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Hartselle Enquirer
A. Ray Lee ss

Living water

A. Ray Lee

Columnist

The farmhouses of my youth did not get water from a utility service, but relied upon a well, spring, or sometimes a cistern to provide it. Often before the houses had been built a dowser had been contacted to work his magic in determining a spot where a well could be dug or drilled with the likelihood of finding an underground stream sufficient to provide a supply of clear water to meet the needs of the farm.

Water was as essential as a hoe or the right piece of equipment to till the soil. During the heat of the summer before the mules and horses were hitched to the plough in the morning they were led to a watering trough to drink their fill. At noon they were unhitched from the plough and visited the trough to quench the thirst that had been building all morning. After a brief period of rest in which they ate a few ears of corn, they were led again by the trough to fortify themselves against the heat and labor of a long afternoon.

About sunset, they were unharnessed and allowed to drink before rolling their sweat-soaked bodies for relief in the dust of the barn lot. Then they were fed and bedded down for the night in a stall. As a young boy, I was responsible for seeing that the watering trough was always full of fresh water. From the hand pump at the well a pipe was run some distance to the point of need. I spent much time each day wrestling with the handle of that pump to force water through the pipe.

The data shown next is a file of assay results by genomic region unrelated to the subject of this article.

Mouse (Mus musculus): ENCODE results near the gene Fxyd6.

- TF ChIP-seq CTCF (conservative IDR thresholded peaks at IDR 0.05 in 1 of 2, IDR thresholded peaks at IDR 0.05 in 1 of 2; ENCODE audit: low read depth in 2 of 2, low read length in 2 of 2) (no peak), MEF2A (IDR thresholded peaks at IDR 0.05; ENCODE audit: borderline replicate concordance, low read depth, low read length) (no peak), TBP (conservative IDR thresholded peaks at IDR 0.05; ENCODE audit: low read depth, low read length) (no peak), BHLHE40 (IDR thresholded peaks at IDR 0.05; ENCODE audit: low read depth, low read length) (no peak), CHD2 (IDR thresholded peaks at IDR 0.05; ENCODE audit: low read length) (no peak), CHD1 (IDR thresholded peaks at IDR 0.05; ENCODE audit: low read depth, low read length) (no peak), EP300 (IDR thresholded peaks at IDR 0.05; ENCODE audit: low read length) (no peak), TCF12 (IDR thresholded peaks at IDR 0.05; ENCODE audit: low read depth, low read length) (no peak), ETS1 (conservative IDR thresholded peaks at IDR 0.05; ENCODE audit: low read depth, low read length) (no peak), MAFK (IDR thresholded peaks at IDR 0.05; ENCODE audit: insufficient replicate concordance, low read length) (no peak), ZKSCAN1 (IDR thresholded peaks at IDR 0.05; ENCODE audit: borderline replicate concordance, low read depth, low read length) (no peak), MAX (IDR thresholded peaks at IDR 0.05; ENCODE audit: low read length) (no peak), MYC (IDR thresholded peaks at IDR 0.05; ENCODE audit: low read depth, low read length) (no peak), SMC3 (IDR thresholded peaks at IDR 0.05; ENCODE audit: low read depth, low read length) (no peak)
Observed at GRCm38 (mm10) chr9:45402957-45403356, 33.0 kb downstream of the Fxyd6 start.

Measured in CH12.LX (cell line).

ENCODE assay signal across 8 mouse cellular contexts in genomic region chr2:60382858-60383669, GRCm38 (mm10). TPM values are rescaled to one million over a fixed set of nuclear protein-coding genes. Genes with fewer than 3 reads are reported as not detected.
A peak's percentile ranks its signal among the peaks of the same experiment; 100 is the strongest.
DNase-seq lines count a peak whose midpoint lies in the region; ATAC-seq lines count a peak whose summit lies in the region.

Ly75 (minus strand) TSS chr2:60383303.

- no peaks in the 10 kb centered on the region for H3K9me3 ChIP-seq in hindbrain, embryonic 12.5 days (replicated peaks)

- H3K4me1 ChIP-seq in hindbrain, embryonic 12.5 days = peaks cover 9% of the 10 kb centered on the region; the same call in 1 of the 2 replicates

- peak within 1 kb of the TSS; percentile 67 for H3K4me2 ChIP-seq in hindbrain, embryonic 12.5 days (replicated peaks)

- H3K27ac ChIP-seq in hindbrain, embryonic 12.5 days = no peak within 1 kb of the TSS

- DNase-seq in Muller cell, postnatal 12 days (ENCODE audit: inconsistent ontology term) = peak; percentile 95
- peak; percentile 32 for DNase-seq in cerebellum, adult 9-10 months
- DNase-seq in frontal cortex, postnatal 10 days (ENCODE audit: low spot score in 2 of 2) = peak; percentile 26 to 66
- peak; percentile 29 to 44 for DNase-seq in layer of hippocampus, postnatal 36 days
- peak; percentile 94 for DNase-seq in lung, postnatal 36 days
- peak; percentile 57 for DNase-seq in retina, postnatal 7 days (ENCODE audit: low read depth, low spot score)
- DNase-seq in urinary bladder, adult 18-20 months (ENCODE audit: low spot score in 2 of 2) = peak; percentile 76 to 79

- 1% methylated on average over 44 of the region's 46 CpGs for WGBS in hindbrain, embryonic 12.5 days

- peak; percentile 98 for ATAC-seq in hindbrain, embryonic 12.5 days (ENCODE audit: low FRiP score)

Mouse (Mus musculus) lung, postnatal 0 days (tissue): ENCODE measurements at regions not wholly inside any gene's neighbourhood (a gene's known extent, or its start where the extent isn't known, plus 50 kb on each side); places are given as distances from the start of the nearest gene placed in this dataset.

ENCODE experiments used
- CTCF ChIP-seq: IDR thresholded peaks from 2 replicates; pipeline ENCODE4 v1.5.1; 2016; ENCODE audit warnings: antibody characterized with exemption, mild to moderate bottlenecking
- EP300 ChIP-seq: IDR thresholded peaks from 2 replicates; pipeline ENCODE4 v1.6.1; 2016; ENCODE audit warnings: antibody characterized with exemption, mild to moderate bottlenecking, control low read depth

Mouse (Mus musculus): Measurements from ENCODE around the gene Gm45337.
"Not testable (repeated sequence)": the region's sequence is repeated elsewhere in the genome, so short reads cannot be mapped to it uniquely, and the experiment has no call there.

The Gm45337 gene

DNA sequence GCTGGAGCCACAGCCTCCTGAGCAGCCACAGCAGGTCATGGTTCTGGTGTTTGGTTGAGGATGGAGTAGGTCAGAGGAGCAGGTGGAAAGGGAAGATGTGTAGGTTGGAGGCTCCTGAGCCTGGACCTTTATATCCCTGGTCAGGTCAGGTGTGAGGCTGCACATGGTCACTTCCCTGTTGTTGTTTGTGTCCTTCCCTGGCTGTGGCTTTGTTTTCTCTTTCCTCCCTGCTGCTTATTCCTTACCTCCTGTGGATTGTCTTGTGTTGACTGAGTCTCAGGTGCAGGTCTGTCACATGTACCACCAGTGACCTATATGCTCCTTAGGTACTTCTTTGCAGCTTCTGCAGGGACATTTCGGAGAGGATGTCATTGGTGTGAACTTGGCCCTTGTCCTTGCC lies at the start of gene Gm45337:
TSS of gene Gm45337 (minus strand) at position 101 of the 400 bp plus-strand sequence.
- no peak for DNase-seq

Men and women who worked in the fields chopping and picking cotton needed water in a timely fashion. There were no thermal containers to supply a ready drink for them. My job included carrying water several times a day in a large mouth glass jug. If I were slow in coming I could hear the imploring calls of “water, water, water.”

Farm workers never heard the word “dehydration” but knew the dangers of becoming dizzy and weak from the heat. At such times a shady spot was found until the symptoms passed. Sometimes they were forced to leave the field for an afternoon knowing that too much heat could cause the body extreme distress. Although they knew that “sunstroke” was always a danger they were not overly concerned about it.

Unfortunately, I came to understand its seriousness of it many years later as I became dehydrated after an extended period of personal neglect while being a full-time caregiver. As a result, I spent five days and nights in a hospital, receiving critical fluids to restore strength, followed by several weeks of therapy.

There are steps one can take to remain hydrated. You have read about them and many of you follow the medical advice given. The intake of adequate water is at the center of suggested preventive measures.

There is another kind of water needed by all. In John chapter four Jesus, while talking to a spiritually dehydrated woman at Jacob’s well, promised to give her living water that would spring up in her quenching her thirst. He said, “Whosoever drinketh of this water shall thirst again: but whosoever shall drink of the water that I shall give him shall never thirst; the water that I shall give him shall be in him a well of water springing into everlasting life.” (John 4:13, 14)

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